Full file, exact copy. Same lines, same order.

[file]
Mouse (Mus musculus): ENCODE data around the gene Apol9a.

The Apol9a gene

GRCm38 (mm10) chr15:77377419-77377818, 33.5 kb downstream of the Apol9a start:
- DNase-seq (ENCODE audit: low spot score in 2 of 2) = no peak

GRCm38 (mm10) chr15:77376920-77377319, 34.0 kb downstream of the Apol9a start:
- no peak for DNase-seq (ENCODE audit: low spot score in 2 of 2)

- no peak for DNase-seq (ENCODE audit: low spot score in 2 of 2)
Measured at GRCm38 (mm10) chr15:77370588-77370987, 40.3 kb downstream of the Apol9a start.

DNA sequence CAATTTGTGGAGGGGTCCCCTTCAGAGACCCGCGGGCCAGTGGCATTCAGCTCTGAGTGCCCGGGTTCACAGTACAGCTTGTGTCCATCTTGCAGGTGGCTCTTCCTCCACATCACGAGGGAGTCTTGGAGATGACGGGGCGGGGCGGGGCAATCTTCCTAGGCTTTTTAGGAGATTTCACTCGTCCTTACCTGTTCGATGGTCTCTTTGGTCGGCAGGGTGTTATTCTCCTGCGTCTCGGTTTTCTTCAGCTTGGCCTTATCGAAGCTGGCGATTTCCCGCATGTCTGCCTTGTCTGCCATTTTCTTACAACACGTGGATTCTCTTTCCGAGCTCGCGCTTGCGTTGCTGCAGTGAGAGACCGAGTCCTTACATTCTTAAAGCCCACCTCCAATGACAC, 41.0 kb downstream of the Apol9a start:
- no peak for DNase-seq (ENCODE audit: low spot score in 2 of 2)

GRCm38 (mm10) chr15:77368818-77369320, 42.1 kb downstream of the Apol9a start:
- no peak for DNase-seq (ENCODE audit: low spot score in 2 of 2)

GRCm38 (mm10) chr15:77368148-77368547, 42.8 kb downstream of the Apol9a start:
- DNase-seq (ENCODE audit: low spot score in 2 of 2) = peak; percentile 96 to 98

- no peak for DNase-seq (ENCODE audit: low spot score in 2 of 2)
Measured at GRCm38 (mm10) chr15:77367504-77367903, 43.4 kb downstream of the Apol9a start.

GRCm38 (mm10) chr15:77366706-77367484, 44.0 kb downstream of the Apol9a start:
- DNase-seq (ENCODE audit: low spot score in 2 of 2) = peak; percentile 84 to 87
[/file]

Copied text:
Mouse (Mus musculus): ENCODE data around the gene Apol9a.

The Apol9a gene

GRCm38 (mm10) chr15:77377419-77377818, 33.5 kb downstream of the Apol9a start:
- DNase-seq (ENCODE audit: low spot score in 2 of 2) = no peak

GRCm38 (mm10) chr15:77376920-77377319, 34.0 kb downstream of the Apol9a start:
- no peak for DNase-seq (ENCODE audit: low spot score in 2 of 2)

- no peak for DNase-seq (ENCODE audit: low spot score in 2 of 2)
Measured at GRCm38 (mm10) chr15:77370588-77370987, 40.3 kb downstream of the Apol9a start.

DNA sequence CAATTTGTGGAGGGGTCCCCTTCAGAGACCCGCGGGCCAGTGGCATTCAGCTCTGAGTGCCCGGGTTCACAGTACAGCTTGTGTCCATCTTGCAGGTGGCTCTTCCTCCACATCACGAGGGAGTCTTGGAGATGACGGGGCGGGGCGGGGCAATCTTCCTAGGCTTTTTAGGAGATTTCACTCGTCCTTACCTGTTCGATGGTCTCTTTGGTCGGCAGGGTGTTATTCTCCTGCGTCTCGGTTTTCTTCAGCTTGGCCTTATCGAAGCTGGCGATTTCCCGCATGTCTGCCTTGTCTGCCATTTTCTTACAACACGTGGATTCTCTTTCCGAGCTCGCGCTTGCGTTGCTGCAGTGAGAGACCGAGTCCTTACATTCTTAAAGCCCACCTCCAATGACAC, 41.0 kb downstream of the Apol9a start:
- no peak for DNase-seq (ENCODE audit: low spot score in 2 of 2)

GRCm38 (mm10) chr15:77368818-77369320, 42.1 kb downstream of the Apol9a start:
- no peak for DNase-seq (ENCODE audit: low spot score in 2 of 2)

GRCm38 (mm10) chr15:77368148-77368547, 42.8 kb downstream of the Apol9a start:
- DNase-seq (ENCODE audit: low spot score in 2 of 2) = peak; percentile 96 to 98

- no peak for DNase-seq (ENCODE audit: low spot score in 2 of 2)
Measured at GRCm38 (mm10) chr15:77367504-77367903, 43.4 kb downstream of the Apol9a start.

GRCm38 (mm10) chr15:77366706-77367484, 44.0 kb downstream of the Apol9a start:
- DNase-seq (ENCODE audit: low spot score in 2 of 2) = peak; percentile 84 to 87